Thursday, 12 December 2013

Tis the season to be Bright Winter!

If there is truly a time of year that perfectly represents the Bright Winter palette, it has got to be Christmas!  All those perfect landscapes of gleaming white snow, and houses adorned with a thousand multi-coloured lights!  It's not only a moment of festivity and shared moments amongst loved ones, it's also a relief from the darkness into which we have been plunging headlong for some time now.
Of course, we still have a few months of darkness yet to come, but embracing the Christmas season is such a wonderful way to celebrate the depth of winter, when nature has gone to sleep for a while, and we have this amazing contrast between the stark cold, darkness, and the joyous, scintillation decorations!  It's truly magical!  And how about Santa Claus?  Truly a great representative of the Bright Winter palette if ever I saw one!  With his shock of snow white hair and beard, and the brightest red velvet outfit you ever did see, he is the epitome of Cool, Bright colours, and with his jolly demeanour and being the representative of ultimate generosity and kindness, you can see how befitting the Bright Winter palette is to such a character!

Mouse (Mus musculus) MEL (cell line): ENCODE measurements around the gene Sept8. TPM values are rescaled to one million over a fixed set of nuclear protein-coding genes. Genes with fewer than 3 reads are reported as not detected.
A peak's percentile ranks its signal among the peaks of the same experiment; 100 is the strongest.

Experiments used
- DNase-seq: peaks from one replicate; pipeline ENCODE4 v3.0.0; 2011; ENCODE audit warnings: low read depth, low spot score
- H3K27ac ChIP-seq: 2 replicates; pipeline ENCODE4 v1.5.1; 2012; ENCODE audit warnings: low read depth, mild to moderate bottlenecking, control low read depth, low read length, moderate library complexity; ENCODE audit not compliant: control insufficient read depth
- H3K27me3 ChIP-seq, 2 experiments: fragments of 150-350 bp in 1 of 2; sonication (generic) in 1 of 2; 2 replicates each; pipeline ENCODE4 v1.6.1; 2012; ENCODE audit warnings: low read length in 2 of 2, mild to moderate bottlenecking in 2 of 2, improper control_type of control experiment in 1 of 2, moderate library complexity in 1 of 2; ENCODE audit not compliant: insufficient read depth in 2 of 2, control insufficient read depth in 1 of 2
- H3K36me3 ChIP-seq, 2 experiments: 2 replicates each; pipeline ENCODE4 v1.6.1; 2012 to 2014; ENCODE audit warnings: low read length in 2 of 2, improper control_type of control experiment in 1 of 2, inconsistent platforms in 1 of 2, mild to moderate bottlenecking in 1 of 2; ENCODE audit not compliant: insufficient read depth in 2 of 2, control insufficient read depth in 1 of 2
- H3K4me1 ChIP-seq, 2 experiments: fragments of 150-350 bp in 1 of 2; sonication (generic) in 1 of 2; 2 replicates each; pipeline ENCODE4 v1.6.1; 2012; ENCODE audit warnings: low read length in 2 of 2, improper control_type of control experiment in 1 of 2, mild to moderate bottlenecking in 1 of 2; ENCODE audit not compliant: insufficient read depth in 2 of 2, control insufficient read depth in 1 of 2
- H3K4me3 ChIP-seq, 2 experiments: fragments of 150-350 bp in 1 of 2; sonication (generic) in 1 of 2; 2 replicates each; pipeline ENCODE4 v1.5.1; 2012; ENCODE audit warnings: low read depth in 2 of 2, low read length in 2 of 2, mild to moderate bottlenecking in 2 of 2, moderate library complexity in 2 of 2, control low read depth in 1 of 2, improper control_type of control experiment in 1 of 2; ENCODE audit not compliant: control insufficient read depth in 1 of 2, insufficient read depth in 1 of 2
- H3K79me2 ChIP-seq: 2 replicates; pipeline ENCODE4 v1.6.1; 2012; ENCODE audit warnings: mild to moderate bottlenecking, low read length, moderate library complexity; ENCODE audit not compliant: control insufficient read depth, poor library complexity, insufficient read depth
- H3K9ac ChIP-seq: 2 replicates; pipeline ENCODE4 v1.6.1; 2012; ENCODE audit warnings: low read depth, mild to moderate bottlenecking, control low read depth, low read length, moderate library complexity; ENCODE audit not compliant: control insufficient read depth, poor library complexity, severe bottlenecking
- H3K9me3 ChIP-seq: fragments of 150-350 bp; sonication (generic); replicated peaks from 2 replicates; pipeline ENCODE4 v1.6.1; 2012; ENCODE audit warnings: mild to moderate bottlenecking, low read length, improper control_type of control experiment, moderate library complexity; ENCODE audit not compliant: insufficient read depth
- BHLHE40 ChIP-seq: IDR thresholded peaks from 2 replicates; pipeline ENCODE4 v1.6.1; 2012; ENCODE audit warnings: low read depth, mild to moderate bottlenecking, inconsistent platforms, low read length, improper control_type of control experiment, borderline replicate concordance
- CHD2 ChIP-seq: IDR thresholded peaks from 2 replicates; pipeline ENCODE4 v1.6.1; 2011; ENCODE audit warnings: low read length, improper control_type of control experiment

Artwork by Dean Morrissey

And I guess that in many ways, that's how the Bright Winter person is, a blend of striking bright, cool beauty with a heart of gold.  An effusive inner warmth, barely contained by the outer layer icy bright colours :-) 

Could there be a more dazzling array of Technicolor beauty?

Now, the stereotype we tend to see in our minds when thinking of a Bright Winter is black hair, bright blue eyes, and pale skin.  Now, although there are many representatives of the Bright Winter palette who do conform to that picture - think Megan Fox, or Sophie Ellis-Bextor.  However, and I like to remind everyone of this fact as often as possible, your season is NOT determined by your apparent hair and eye colour, but by which colours make your skin look most smooth and vital and vibrant. 
A lot of people who have been analysed within the SciArt method can become a little frustrated, because they want to be able to match their hair and eye colour to their palette, and if this proves impossible, they decide to give up on the system altogether, and turn to one that allows them to wear their apparent hair, eye, skin and lip colours as part of their clothing.